European Folk Pottery


In the 19th- century Prussia, during the barren months of winter, enterprising farmers in the village of Bunzlau, directed their attentions away from the soil and focused on the clay that lay beneath it. Transformed at the potter’s wheel, rich deposits of clay became milk pitchers and mixing bowls that brightened local kitchens and supplemented farming incomes until spring - and the farmers themselves became folk artists.


Cheerful, graphic decorations elevated Bunzlau’s creations from the purely functional. With a raw potato cut in the form of a stamp, imaginative artisans applied bold lead-free enamels to the potter’s buff-white body. Concentric rings mimicked the irisdescent  “eye” of a peacock feather: straight, thin lines recalled the symmetrically placed posts of a rose-garden fence.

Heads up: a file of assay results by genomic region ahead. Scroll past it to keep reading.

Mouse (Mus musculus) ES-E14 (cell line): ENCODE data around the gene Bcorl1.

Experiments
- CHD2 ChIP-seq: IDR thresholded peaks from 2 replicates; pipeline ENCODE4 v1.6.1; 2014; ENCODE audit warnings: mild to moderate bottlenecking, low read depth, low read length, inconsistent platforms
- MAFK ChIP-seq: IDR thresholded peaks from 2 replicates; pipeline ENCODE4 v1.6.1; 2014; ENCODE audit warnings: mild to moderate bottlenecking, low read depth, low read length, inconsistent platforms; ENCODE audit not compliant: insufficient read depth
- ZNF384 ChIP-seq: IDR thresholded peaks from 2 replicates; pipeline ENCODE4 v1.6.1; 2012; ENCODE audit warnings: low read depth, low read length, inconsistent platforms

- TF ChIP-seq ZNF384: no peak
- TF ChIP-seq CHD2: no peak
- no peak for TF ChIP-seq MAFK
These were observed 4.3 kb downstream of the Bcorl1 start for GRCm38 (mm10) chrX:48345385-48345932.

Today, potters in the village of Bunzlau, now a part of Poland, create authentic reproductions of these 19th- century wares, emplying techniques virtually identical to those used by Prussia's country potters more than a century ago. Displaying the characteristic strength and warmth of an object made by hand, each piece provides a comforting sense of continuity in a constantly changing world.



Zofia’s Polish Pottery   -   Friedhofstr. 77   -     D- 67688 Rodenbach  -  Phone +49 (0) 6374 / 80 23 34